Chicago Cubs President of Baseball Operations Theo Epstein has said plainly that, in an ideal world, the Cubs would land a top-tier starting pitcher this offseason, presumably from among the Lester/Scherzer/Shields trio, but also perhaps in trade (Cole Hamels? A young Mets starter? Something else entirely?). Further, Epstein has indicated that, in said perfect world, the Cubs would also add a second quality starting pitcher, presumably from among the healthy second tier group of pitchers, which includes guys like Justin Masterson, Jake Peavy, Brandon McCarthy, Francisco Liriano, Ervin Santana, and Jason Hammel.
Epstein, as well as GM Jed Hoyer, has also been quick to point out that acquiring impact pitching is likely to be a multiyear process, and the projected free agent group after next season is really substantial. So, even if the Cubs can’t fulfill their ideal world this offseason, maybe they grab a couple second tier starters this year, and go full bore next year or maybe even at the Trade Deadline in 2015.
You’ll note the implicit assumption in any case, though: the Cubs figure to add two starting pitchers this offseason. And not the flyer kind. The they-are-going-to-be-in-the-rotation kind.
With Jake Arrieta, Kyle Hendricks, Travis Wood, Jacob Turner, Felix Doubront, Edwin Jackson, Eric Jokisch, Dallas Beeler, Dan Straily, and maybe even Tsuyoshi Wada already in the fold, do the Cubs really need to add two certain starters? Don’t they already have enough depth? Aren’t almost all of those guys big league caliber pitchers? Surely the Cubs can make a decent five-man rotation out of those nine or ten names, right?
Hopefully you’re shaking your fist at the screen by this point, or at least rolling your eyes. Of course the Cubs need to add pitching, And of course they have nice depth, but depth, alone, doesn’t get you where you need to be. Furthermore, adding sure-fire starters only helps the depth picture.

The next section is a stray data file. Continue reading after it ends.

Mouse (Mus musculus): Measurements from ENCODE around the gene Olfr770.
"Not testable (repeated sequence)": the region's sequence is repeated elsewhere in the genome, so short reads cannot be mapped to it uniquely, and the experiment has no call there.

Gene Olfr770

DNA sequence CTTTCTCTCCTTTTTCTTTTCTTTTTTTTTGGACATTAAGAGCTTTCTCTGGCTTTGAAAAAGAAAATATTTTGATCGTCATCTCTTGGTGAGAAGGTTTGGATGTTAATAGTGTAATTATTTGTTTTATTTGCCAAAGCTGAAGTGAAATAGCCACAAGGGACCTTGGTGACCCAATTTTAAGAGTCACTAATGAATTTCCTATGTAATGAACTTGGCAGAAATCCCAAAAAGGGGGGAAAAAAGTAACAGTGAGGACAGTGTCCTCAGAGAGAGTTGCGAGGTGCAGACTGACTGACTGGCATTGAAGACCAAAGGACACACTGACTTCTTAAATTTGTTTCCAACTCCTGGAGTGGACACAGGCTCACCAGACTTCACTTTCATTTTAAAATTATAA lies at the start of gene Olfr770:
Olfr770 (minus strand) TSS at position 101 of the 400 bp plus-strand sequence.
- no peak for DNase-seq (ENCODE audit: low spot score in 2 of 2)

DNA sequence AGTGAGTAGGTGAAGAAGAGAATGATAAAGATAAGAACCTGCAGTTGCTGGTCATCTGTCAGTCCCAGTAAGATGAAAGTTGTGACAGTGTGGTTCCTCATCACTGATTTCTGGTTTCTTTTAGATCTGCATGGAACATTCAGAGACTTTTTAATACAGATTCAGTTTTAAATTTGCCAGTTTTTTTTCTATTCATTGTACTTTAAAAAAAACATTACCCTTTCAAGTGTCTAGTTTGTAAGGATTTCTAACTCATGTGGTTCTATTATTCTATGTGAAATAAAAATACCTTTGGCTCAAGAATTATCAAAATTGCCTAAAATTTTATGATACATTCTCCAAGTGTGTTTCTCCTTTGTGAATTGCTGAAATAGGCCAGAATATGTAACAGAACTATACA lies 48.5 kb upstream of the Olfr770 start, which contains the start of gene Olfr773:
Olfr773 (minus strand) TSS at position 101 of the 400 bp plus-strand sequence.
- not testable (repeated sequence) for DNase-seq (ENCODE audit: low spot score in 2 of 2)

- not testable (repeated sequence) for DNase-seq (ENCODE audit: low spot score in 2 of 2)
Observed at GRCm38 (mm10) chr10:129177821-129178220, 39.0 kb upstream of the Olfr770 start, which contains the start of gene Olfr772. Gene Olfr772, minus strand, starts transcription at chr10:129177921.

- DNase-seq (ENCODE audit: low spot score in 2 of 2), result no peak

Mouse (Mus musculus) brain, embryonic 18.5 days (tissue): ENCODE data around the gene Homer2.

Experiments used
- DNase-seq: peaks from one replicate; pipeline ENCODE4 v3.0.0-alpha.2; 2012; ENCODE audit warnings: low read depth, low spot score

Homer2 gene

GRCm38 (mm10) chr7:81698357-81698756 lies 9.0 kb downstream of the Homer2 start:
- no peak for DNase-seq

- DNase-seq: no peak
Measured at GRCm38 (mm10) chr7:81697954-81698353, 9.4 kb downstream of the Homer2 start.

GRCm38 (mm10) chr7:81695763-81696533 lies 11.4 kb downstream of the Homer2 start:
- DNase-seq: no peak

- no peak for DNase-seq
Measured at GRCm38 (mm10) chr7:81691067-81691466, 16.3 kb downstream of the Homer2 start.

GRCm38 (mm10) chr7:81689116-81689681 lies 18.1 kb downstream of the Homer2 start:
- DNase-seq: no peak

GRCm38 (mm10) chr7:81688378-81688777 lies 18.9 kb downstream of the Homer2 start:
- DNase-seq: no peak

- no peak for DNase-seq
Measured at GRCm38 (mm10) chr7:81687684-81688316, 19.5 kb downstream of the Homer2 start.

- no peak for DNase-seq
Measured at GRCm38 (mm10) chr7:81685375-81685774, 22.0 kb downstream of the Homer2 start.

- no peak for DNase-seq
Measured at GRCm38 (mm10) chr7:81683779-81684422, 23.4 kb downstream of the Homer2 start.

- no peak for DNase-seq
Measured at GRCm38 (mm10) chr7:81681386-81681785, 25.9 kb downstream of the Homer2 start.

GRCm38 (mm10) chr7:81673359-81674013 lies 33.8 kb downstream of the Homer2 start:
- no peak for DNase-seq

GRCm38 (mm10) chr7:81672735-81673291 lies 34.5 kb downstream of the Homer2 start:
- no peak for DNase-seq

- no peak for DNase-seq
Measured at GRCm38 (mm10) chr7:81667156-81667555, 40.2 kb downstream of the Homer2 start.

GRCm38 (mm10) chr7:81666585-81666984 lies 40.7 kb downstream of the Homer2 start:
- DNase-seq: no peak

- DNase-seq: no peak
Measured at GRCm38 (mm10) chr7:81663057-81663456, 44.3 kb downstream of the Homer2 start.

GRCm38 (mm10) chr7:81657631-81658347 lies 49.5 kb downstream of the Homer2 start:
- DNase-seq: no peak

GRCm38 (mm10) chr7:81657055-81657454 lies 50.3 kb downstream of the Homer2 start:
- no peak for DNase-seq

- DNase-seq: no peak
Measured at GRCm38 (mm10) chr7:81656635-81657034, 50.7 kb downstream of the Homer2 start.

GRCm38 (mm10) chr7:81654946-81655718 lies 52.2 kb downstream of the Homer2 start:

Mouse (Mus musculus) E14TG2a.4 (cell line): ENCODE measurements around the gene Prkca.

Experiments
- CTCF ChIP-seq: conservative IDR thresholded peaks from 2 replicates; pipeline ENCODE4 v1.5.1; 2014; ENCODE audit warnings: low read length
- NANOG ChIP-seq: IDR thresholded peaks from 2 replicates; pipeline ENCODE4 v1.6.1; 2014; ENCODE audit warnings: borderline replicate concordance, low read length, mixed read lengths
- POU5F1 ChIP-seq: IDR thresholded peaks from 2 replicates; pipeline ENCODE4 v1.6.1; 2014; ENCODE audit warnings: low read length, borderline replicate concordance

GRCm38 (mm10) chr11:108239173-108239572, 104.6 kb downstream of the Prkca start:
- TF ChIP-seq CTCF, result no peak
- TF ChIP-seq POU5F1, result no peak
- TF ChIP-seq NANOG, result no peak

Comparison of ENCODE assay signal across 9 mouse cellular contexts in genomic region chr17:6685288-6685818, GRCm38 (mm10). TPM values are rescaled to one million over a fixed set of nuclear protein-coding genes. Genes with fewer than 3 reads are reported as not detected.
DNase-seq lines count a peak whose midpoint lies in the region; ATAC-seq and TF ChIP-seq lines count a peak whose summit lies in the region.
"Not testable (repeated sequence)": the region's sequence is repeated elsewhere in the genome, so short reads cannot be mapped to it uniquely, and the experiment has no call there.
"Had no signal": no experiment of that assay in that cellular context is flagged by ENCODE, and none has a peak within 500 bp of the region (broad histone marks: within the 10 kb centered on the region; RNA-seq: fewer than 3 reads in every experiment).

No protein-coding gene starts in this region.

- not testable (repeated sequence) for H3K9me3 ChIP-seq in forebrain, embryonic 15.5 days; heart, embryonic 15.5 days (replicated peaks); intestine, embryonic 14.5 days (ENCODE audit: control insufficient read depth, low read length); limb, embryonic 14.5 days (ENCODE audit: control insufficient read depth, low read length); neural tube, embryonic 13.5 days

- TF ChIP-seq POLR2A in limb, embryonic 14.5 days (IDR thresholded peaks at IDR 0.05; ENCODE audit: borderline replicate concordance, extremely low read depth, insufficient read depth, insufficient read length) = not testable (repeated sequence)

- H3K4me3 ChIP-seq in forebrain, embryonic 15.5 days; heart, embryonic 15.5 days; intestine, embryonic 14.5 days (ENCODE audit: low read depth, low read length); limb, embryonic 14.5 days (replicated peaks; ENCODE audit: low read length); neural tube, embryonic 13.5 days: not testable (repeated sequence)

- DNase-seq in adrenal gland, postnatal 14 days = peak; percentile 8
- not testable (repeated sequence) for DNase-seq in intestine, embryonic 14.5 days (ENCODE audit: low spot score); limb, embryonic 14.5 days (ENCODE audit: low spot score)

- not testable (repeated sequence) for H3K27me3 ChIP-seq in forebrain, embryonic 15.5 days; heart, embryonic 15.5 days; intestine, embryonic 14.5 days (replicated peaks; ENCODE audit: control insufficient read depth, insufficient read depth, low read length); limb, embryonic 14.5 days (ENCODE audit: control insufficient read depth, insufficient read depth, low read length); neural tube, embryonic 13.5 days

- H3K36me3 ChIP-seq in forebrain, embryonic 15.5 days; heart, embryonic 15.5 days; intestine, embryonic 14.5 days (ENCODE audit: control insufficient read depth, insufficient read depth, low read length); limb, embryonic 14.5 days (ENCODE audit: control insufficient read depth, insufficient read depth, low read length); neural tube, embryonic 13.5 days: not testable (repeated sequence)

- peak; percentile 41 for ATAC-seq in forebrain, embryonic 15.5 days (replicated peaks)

In a Patrick Mooney piece on the Cubs’ pitching situation (read it, folks), Epstein warmed my heart with this comment about the rotation, among many others: “We’ve seen enough to know that our pitching depth should be in pretty good shape next year. To be fair, I think there are a number of guys that had good years that we’re going to take a conservative approach [with] and look at as depth. The onus is on them to take a step forward and establish early next season that they’re more than depth.”
Epstein went on to note that, when you go out and bring in better big-league starters from outside the organization, your depth picture only looks better, because then you know you have a 6/7/8th/whatever starter who is definitely big league capable. If he proves that he’s more than that, great. But make them earn it.
If the Cubs bring in two sure-fire starters, joining Arrieta and (probably) Hendricks as presumptive rotation members to start the year, it’s fair to wonder how they fit Wood, Turner, and Doubront (as perhaps the next three, and probably in that order) into that singular fifth starter spot. But boy is that the question you want to have going into Spring Training, and not, “which of these five guys will make up the final three spots in the rotation?”
I’m just very happy to hear Epstein conceding that some of the quality young starters who haven’t yet proven it over a long period of time in the big leagues won’t be counted on as rotation members next year. If they earn it, great. But with an otherwise crowded rotation, the Cubs aren’t going to be caught with their pants down when a couple guys get hurt and a few others demonstrate they aren’t going to reach their big league ceilings. It would have been easy to point to the huge depth, and head into the offseason saying something like, “It’s clear we’ve got three spots locked down in Arrieta, Hendricks, and Wood, and with so much depth behind them in the form of guys who had solid 2014 seasons, we’re confident we can make out a good rotation next year with some competition. Maybe we consider adding one guy from the outside.” But that would have been a mistake heading into a season in which the Cubs have said they are aiming to win the NL Central.
Adding two quality starters bolsters the rotation, improves the quality and quantity of the depth, and puts the Cubs in a much better position to weather the inevitable problems that pop up when a bunch of guys start throwing baseballs really hard in February. The Cubs have been unusually healthy in the rotation over the last few years, so I’m not sure fans remember what it’s like to lose a key arm for most of the season, or to lose a couple guys for several months at a time. It’ll happen at some point, and competitive teams have to put themselves in a position not only to survive it, but to slot in another arm that gives them a nearly equal chance to win.